The Defense Science Board Summer Study on the Transition to and from Hostilities was formed in early 2004 (the terms of reference are contained in Appendix A) and culminated in the production of a final report and summary briefing in August of 2004. The DSB Task Force on Strategic Communication conducted its deliberations within the overall Summer Study schedule and revisited a topic that was addressed in October 2001.1 Task Force members and Government advisors are identified in Appendix B. The current Strategic Communication Task Force re-examined the purposes of strategic communication and the salience of recommendations in the earlier study. It then considered the following questions:
(1) What are the consequences of changes in the strategic communication environment?
(2) What Presidential direction and strategic communication means are required?
(3) What should be done about public diplomacy and open military information operations?
The Task Force met with representatives from the National Security Council (NSC), White House Office of Global Communications, Department of State (DOS), Department of Defense (DOD), Broadcasting Board of Governors (BBG), and the private sector (the schedule of meetings, briefings and discussions is contained in Appendix C). Based on extensive interaction with a broad range of sectors in the government, commercial, and academic worlds, as well as a series of highly interactive internal debates, we have reached the following conclusions and recommendations.
This Task Force concludes that U.S. strategic communication must be transformed.
America’s negative image in world opinion and diminished ability to persuade are 1 Report of the Defense Science Board Task Force on Managed Information Dissemination, October 2001, http://www.acq.osd.mil/dsb/. The report was briefed to the Secretary of Defense, the Under Secretary of State for Public Diplomacy and Public Affairs, the Under Secretary of State for Management, and the National Security Council’s Senior Advisor for Strategic Communications and Information and Senior Advisor for Democracy, Human Rights, and International Operations consequences of factors other than failure to implement communications strategies.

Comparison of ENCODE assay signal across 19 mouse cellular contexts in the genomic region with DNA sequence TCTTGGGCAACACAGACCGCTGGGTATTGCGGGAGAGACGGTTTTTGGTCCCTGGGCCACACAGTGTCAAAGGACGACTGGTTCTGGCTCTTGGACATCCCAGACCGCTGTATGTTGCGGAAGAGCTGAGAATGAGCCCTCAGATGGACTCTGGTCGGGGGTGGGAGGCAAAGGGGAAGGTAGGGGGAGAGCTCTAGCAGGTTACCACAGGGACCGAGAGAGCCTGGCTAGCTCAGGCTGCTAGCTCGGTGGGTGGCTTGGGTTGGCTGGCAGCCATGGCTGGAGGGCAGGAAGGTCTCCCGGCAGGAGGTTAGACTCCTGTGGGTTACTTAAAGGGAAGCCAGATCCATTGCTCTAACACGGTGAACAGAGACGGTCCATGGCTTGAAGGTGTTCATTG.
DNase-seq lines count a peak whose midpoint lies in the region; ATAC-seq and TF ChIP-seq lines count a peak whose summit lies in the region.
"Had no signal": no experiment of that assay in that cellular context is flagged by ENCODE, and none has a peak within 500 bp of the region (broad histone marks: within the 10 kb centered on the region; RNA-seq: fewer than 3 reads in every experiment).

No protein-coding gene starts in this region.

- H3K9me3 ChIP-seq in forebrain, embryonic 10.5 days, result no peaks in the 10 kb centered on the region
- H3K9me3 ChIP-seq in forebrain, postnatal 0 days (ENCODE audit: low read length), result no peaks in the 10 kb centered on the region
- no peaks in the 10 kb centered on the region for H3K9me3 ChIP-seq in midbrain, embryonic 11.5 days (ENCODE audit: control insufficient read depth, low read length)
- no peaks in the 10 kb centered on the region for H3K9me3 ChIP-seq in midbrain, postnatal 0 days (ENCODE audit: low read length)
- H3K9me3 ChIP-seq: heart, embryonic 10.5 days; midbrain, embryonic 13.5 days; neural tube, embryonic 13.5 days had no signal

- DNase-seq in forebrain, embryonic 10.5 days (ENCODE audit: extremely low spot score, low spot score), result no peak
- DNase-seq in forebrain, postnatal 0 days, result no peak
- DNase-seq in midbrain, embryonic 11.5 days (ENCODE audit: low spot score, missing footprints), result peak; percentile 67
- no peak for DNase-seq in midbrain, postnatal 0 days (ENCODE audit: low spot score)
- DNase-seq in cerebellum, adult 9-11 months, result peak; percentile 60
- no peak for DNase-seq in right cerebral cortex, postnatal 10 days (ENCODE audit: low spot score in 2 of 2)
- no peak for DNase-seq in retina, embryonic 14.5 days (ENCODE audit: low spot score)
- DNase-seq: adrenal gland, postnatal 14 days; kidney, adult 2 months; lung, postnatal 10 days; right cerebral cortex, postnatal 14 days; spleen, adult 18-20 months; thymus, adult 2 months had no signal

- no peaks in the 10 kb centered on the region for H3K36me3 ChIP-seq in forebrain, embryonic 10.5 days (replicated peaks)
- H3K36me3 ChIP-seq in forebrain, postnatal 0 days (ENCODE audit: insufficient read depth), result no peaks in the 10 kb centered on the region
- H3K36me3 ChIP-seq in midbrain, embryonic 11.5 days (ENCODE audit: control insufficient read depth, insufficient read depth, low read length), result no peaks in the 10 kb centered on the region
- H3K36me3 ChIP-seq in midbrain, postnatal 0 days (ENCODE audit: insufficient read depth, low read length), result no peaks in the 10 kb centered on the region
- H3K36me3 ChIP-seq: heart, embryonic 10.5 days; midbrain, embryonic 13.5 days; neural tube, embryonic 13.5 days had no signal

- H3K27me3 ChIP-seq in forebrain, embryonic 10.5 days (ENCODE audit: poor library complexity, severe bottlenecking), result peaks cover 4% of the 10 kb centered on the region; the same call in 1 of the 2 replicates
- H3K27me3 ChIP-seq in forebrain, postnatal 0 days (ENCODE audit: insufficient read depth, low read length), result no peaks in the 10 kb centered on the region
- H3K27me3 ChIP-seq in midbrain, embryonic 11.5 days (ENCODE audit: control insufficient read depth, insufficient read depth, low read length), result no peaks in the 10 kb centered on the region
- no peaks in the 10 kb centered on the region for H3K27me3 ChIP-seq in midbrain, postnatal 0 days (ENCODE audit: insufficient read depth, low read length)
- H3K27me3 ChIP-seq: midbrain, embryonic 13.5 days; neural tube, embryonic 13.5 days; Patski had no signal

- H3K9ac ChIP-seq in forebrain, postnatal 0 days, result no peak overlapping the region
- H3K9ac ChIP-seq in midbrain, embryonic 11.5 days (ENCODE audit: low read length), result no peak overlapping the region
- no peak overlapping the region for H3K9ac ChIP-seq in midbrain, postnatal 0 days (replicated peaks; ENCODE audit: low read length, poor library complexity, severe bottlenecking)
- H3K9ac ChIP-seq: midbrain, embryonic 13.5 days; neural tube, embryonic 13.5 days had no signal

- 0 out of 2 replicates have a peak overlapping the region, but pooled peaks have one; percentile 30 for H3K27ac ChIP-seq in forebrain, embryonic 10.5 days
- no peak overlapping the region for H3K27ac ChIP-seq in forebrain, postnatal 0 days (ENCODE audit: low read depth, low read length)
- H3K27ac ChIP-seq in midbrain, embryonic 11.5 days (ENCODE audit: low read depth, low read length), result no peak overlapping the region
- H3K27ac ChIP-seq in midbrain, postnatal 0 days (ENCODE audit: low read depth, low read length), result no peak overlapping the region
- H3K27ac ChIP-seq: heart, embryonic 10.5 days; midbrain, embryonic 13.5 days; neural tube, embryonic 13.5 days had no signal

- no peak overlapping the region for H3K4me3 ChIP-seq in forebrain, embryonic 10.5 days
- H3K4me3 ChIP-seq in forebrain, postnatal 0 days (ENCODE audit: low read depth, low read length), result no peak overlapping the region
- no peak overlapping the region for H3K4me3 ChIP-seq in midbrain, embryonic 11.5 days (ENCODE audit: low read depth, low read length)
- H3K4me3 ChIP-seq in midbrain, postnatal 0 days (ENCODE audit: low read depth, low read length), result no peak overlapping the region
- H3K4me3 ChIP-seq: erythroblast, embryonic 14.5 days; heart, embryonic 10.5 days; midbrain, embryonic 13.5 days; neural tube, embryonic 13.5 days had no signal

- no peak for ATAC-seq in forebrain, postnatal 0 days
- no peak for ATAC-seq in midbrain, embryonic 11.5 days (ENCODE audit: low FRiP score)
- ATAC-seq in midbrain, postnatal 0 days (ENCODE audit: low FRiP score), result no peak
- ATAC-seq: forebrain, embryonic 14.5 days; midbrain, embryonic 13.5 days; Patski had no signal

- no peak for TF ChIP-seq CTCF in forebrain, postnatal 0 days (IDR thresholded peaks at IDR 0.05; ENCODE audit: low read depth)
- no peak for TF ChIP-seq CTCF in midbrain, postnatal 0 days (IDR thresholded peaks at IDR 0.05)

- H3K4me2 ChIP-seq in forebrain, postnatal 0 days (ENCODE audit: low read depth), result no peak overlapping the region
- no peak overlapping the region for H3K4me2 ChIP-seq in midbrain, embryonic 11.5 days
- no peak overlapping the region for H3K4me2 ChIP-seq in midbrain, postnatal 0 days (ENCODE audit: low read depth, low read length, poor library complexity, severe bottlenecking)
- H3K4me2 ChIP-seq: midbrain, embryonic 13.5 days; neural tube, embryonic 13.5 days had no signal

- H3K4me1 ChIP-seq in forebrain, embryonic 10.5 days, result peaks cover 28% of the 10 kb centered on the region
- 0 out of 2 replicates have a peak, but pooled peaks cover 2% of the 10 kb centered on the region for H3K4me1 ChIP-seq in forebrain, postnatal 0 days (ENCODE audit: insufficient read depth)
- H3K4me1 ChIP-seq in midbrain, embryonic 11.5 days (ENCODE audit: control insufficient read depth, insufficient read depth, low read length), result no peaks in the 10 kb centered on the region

Interests collide. Leadership counts. Policies matter. Mistakes dismay our friends and provide enemies with unintentional assistance. Strategic communication is not the problem, but it is a problem.
Understanding the problem. Strategic communication is a vital component of U.S. national security. It is in crisis, and it must be transformed with a strength of purpose that matches our commitment to diplomacy, defense, intelligence, law enforcement, and homeland security. Presidential leadership and the bipartisan political will of Congress are essential. Collaboration between government and the private sector on an unprecedented scale is imperative.
To succeed, we must understand the United States is engaged in a generational and global struggle about ideas, not a war between the West and Islam. It is more than a war against the tactic of terrorism. We must think in terms of global networks, both government and non-government. If we continue to concentrate primarily on states (“getting it right” in Iraq, managing the next state conflict better), we will fail. Chapter 2 of this report examines the complex nature of this new paradigm and implications for sustained and imaginative action.
Strategic communication requires a sophisticated method that maps perceptions and influence networks, identifies policy priorities, formulates objectives, focuses on “doable tasks,” develops themes and messages, employs relevant channels, leverages new strategic and tactical dynamics, and monitors success. This approach will build on indepth knowledge of other cultures and factors that motivate human behavior. It will adapt techniques of skillful political campaigning, even as it avoids slogans, quick fixes, and mind sets of winners and losers. It will search out credible messengers and create message authority. It will seek to persuade within news cycles, weeks, and months. It will engage in a respectful dialogue of ideas that begins with listening and assumes decades of sustained effort. Just as importantly, through evaluation and feedback, it will enable political leaders and policymakers to make informed decisions on changes in strategy, policies, messages, and choices among instruments of statecraft. Chapter 3 of this report addresses ways in which strategic communication can be generated and managed with effect.